A couple months ago, I visited a college and took a tour with a student tour guide. The only other people on the tour were a high school student and her father. After the tour guide introduced himself and asked us visitors where we were from, he asked the high school student what she was interested in majoring in. She responded, “Um, I don’t know. Maybe business?” The tour guide explained that the college does not have a business major and then went on to tell the student about a program the college offers in place business.
I don’t know if this student was embarrassed, but I certainly would have been. While her response to the tour guide’s question may seem innocent enough, it quickly revealed that she had not researched the college before visiting. Her lack of preparation was further evidenced by the fact that, during the tour, neither she nor her father asked a single question. While the tour guide probably could have cared less (hey, it made his job easier), imagine if this student also had an interview with an admissions officer while she was on campus. Had she answered a question about her intended major the way she answered it on the tour, or had she been offered the opportunity to ask questions and not done so, the admissions officer likely would not have been impressed.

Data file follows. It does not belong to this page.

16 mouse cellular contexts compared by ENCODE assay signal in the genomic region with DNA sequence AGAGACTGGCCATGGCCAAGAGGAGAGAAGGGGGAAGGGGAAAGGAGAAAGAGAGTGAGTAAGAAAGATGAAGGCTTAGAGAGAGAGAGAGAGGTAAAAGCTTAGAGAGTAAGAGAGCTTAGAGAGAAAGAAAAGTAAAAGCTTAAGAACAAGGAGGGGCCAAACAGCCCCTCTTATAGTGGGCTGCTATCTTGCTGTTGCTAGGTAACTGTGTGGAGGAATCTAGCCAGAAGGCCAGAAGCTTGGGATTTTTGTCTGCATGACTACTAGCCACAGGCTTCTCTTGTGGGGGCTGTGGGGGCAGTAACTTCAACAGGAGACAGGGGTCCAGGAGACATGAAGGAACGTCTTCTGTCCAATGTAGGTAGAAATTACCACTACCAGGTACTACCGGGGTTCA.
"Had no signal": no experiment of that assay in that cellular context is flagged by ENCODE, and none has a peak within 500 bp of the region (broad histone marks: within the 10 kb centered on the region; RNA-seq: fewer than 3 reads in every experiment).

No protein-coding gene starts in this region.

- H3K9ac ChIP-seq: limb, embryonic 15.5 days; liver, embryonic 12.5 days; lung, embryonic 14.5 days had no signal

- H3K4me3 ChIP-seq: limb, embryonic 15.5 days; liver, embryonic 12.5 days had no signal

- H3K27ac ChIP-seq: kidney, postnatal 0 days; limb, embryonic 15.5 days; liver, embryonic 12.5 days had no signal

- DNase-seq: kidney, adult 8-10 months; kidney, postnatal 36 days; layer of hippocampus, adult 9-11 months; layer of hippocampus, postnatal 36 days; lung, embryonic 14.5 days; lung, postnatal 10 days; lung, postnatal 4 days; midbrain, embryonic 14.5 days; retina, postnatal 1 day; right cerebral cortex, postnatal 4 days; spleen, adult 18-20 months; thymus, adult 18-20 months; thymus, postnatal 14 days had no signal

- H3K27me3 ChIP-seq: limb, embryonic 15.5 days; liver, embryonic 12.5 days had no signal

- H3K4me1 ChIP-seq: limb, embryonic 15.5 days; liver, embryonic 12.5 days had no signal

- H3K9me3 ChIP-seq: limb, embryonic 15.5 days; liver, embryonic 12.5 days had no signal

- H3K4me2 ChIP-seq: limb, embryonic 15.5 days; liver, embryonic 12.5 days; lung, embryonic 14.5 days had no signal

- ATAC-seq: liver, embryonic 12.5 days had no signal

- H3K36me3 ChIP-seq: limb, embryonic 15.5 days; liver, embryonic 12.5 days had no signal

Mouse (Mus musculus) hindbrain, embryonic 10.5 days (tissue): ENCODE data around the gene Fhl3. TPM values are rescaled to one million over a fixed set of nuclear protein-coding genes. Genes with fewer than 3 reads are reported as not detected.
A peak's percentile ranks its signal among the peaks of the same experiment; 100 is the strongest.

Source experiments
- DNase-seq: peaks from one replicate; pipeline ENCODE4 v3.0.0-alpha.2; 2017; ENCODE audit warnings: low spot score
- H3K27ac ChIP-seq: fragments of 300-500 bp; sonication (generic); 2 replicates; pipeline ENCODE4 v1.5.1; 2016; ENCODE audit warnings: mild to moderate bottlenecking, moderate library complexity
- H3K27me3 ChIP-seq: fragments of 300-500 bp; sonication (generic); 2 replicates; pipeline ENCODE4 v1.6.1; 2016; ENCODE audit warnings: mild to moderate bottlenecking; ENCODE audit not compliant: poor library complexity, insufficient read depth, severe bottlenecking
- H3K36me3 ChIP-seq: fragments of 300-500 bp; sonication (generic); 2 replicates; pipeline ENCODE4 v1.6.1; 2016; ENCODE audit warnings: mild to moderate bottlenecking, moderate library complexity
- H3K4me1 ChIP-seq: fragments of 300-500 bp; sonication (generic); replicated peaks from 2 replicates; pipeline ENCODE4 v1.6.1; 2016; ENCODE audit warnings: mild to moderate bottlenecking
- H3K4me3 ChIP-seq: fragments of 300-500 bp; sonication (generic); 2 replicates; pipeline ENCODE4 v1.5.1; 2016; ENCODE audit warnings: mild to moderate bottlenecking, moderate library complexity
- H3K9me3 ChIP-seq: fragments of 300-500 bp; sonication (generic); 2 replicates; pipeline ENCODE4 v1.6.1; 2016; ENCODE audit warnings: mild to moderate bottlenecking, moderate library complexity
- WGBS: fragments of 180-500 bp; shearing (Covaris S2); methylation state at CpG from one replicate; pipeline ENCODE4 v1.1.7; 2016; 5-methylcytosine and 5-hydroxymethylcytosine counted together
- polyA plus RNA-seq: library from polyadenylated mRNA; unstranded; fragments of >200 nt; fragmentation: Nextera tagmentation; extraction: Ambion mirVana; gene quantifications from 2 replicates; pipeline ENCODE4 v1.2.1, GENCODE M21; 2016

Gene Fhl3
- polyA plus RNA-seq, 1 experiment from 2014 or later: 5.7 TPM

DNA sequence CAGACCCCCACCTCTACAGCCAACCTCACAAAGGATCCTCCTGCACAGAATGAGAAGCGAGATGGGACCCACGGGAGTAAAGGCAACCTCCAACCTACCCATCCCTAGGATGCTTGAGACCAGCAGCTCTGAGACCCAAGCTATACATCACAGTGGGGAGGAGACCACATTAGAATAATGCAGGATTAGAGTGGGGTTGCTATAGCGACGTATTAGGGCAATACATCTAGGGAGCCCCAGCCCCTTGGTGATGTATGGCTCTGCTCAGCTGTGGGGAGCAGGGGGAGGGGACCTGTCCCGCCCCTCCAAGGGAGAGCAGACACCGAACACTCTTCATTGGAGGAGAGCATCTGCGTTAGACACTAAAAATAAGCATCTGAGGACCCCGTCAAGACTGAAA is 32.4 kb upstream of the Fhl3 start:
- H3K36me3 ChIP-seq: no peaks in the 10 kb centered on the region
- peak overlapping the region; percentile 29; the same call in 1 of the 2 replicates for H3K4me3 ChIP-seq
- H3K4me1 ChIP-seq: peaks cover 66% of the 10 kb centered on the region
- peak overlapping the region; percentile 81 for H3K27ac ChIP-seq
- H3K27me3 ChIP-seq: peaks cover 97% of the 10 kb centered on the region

The point of this story is that visiting a college is a great way to learn more about it, but that doesn’t mean you should go in blind. If you want to make the most of a college visit, you should do some research beforehand. First and foremost, find out if the school has the major(s) you’re interested in. If not, does it really makes sense to spend your time and money (and that of your parents) visiting? Probably not.
Secondly, take some time to explore the college’s website for information about things that are important to you. Do you want to live in a single-sex dorm? Better find out if the school has them. Hoping to join a fraternity or sorority? Make sure they exist at the college. (Not all schools have a Greek system.) Hoping to write for the school newspaper but don’t want to major in journalism? You need to see if that’s possible. If you have questions whose answers you can’t find on a college’s website, call the admissions office.
As I explained in my blog post, “When Doing College Research, People Are One of the Best Resources”, going on a campus tour enables students to not only see the college’s physical setting, but also to ask questions of a current student — the tour guide. Take advantage of that opportunity to get inside information about what life at the school is really like. Better yet, talk to other students in addition to the tour guide. But before you do, do some research so that you can ask relevant questions about what you’re interested in. And if you’re going to have an interview during your visit, research becomes even more important.
With a little preparation, you can avoid being caught in an embarrassing situation like the one I witnessed. Additionally, you’ll get a great deal more out of your time on campus.